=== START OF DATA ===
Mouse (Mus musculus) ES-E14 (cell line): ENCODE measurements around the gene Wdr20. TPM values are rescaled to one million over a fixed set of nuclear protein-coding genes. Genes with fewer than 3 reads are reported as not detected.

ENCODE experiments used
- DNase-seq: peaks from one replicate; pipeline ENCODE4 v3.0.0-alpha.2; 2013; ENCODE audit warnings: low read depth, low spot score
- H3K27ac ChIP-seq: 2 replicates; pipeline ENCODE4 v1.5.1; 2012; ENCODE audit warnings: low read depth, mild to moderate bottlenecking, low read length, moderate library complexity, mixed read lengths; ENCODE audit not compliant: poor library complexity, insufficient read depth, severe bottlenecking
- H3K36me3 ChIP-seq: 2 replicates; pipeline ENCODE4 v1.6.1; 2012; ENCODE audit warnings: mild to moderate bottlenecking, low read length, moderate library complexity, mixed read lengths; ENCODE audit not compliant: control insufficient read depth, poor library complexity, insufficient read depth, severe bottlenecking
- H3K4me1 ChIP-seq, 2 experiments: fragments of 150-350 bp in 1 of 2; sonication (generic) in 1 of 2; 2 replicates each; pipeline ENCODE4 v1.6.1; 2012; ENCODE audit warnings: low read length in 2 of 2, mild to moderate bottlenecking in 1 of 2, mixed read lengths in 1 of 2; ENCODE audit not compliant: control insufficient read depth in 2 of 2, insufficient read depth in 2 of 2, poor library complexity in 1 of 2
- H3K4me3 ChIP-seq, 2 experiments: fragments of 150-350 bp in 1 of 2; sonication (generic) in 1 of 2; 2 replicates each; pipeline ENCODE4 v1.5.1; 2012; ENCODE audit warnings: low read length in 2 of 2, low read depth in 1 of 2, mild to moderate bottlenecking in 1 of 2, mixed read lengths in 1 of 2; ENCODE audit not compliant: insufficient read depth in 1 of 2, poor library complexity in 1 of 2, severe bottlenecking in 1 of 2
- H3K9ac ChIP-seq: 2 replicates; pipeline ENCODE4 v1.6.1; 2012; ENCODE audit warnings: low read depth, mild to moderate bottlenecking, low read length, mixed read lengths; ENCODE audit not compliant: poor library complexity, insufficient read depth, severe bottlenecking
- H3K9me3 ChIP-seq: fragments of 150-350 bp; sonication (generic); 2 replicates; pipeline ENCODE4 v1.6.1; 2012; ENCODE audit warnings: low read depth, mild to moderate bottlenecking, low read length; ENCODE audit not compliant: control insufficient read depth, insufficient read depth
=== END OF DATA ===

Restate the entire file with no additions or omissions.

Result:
Mouse (Mus musculus) ES-E14 (cell line): ENCODE measurements around the gene Wdr20. TPM values are rescaled to one million over a fixed set of nuclear protein-coding genes. Genes with fewer than 3 reads are reported as not detected.

ENCODE experiments used
- DNase-seq: peaks from one replicate; pipeline ENCODE4 v3.0.0-alpha.2; 2013; ENCODE audit warnings: low read depth, low spot score
- H3K27ac ChIP-seq: 2 replicates; pipeline ENCODE4 v1.5.1; 2012; ENCODE audit warnings: low read depth, mild to moderate bottlenecking, low read length, moderate library complexity, mixed read lengths; ENCODE audit not compliant: poor library complexity, insufficient read depth, severe bottlenecking
- H3K36me3 ChIP-seq: 2 replicates; pipeline ENCODE4 v1.6.1; 2012; ENCODE audit warnings: mild to moderate bottlenecking, low read length, moderate library complexity, mixed read lengths; ENCODE audit not compliant: control insufficient read depth, poor library complexity, insufficient read depth, severe bottlenecking
- H3K4me1 ChIP-seq, 2 experiments: fragments of 150-350 bp in 1 of 2; sonication (generic) in 1 of 2; 2 replicates each; pipeline ENCODE4 v1.6.1; 2012; ENCODE audit warnings: low read length in 2 of 2, mild to moderate bottlenecking in 1 of 2, mixed read lengths in 1 of 2; ENCODE audit not compliant: control insufficient read depth in 2 of 2, insufficient read depth in 2 of 2, poor library complexity in 1 of 2
- H3K4me3 ChIP-seq, 2 experiments: fragments of 150-350 bp in 1 of 2; sonication (generic) in 1 of 2; 2 replicates each; pipeline ENCODE4 v1.5.1; 2012; ENCODE audit warnings: low read length in 2 of 2, low read depth in 1 of 2, mild to moderate bottlenecking in 1 of 2, mixed read lengths in 1 of 2; ENCODE audit not compliant: insufficient read depth in 1 of 2, poor library complexity in 1 of 2, severe bottlenecking in 1 of 2
- H3K9ac ChIP-seq: 2 replicates; pipeline ENCODE4 v1.6.1; 2012; ENCODE audit warnings: low read depth, mild to moderate bottlenecking, low read length, mixed read lengths; ENCODE audit not compliant: poor library complexity, insufficient read depth, severe bottlenecking
- H3K9me3 ChIP-seq: fragments of 150-350 bp; sonication (generic); 2 replicates; pipeline ENCODE4 v1.6.1; 2012; ENCODE audit warnings: low read depth, mild to moderate bottlenecking, low read length; ENCODE audit not compliant: control insufficient read depth, insufficient read depth